• On the other hand, I thought about what I would do if I didn't tolerate the distress.

  • I could stand up, yell at the instructor and walk out.
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  • I could go home and engage in self-harming behaviors.

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    Next, I began to think about the consequences of tolerating versus not tolerating this distress



    Tolerating Distress


    Not Tolerating Distress


    Pros


    Cons


    Pros


    Cons


    Feeling of success that I was able to use my skills


    I would have to put effort into self control


    I would be able to continue to feel what I was used to feeling, which sometimes brings comfort


    My instructor might not let me come back to class or at least, there would be tension between us


    I might be able to change my state of mind and continue my life normally without using up my energy


    I wouldn't get that high feeling of creating drama and making others pay attention to me.


    I could experience a temporary satisfaction of having punished myself


    I would experience regret, pain and shame the next day or maybe even right after acting out


    When I look at this from a distant point of view, the correct thing seems obvious. But when I was 'mired' in the emotion, all options seemed equally possible.
    Ultimately, I decided to ride the wave of emotion. Nevertheless, it turned out that my instructor had sensed that something was wrong and asked me about it after class. I told her that I was experiencing an emotional trigger from my past and that I needed to go through these emotions and work it out by myself.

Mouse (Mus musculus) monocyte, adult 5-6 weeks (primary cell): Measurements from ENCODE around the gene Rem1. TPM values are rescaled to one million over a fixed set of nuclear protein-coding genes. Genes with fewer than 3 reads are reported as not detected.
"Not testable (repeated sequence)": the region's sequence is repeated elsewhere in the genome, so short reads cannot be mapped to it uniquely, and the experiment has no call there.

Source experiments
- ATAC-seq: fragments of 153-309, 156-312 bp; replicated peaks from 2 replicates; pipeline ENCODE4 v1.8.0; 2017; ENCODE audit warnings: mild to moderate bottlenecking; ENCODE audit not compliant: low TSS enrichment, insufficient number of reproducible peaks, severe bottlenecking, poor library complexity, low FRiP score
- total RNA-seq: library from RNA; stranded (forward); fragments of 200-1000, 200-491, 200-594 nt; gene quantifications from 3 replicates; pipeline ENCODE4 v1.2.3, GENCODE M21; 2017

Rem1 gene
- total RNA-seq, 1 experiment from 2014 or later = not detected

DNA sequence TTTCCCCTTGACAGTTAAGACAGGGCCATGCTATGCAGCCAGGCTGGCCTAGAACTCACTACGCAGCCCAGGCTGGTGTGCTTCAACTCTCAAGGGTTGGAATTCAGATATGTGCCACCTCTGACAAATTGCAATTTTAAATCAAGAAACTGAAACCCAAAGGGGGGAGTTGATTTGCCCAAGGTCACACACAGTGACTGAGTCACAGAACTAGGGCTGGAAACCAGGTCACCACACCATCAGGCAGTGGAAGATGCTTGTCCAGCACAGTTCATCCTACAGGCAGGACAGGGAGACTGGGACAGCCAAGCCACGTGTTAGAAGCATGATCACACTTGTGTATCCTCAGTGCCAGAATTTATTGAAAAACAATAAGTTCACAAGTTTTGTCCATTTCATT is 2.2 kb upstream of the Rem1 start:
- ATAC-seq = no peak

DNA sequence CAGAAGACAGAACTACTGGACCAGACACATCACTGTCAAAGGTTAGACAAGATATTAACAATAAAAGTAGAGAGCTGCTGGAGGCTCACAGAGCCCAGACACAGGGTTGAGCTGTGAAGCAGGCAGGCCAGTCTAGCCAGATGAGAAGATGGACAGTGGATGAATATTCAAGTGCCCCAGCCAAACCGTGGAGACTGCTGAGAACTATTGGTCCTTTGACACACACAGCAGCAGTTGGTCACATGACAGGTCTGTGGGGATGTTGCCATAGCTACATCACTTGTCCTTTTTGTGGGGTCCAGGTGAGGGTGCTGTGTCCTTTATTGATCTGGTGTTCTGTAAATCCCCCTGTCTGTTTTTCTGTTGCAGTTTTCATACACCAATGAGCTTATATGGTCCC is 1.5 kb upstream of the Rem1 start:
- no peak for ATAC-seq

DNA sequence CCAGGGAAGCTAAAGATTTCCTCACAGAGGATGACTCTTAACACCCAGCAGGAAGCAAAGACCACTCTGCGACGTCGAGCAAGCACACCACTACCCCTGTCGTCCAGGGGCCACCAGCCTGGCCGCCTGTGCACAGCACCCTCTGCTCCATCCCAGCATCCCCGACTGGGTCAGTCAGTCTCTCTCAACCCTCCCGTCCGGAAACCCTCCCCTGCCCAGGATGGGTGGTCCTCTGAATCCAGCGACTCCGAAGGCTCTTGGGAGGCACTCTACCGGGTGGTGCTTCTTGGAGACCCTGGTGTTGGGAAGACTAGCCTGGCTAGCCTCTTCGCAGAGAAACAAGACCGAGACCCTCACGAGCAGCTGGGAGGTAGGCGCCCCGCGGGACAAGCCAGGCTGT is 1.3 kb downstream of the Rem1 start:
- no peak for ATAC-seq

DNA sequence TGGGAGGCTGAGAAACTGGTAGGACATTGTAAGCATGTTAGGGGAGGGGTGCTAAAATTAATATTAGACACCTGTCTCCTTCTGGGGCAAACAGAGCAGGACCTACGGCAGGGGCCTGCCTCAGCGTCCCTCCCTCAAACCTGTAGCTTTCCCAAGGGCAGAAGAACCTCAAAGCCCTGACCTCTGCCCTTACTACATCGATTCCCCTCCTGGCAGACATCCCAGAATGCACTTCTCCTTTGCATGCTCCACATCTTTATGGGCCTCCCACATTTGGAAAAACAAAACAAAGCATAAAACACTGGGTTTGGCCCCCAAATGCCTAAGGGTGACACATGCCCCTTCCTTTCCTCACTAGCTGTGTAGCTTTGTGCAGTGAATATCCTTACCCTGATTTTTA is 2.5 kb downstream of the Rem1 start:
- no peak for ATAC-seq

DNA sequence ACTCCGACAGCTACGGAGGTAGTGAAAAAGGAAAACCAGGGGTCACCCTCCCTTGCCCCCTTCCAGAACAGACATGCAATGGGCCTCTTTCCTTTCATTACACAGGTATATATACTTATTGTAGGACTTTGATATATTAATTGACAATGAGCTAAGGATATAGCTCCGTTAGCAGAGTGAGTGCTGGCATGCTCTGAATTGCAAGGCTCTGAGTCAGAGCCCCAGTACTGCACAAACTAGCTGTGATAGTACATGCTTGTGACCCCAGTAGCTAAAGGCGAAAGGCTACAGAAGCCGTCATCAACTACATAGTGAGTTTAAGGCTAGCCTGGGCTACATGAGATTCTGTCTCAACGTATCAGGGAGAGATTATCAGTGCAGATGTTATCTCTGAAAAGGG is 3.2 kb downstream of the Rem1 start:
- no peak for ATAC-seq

By the time I got home, my emotions were less intense. I turned on the TV and found a show I wanted to watch. I allowed myself to get caught up in it and when it was over, I realized I had actually forgotten about the incident.


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    Since it's best to practice in less intense situations, when you're not emotionally invested, write out some pros and cons for things you don't care about as much. Like right now, I could stomp on the floors or throw my cats in the bathtub. I have no reason to do these things. They really are ridiculous, but by practicing writing it down, I know I'll be better at it when I'm done.
    Think about a situation from your recent past. Don't go for the big, heavy things like when you were attacked or something. Think about something like an argument you got in or when you were in your car and yelling at people around you. You already know what you did, but imagine you were still back at that time and the prompting event just happened. Use the pros and cons to think of some other ways you might have behaved. Ask yourself if the same thing happened in the future, would you act differently? There's no right or wrong. You're just practicing thinking in a way that is different.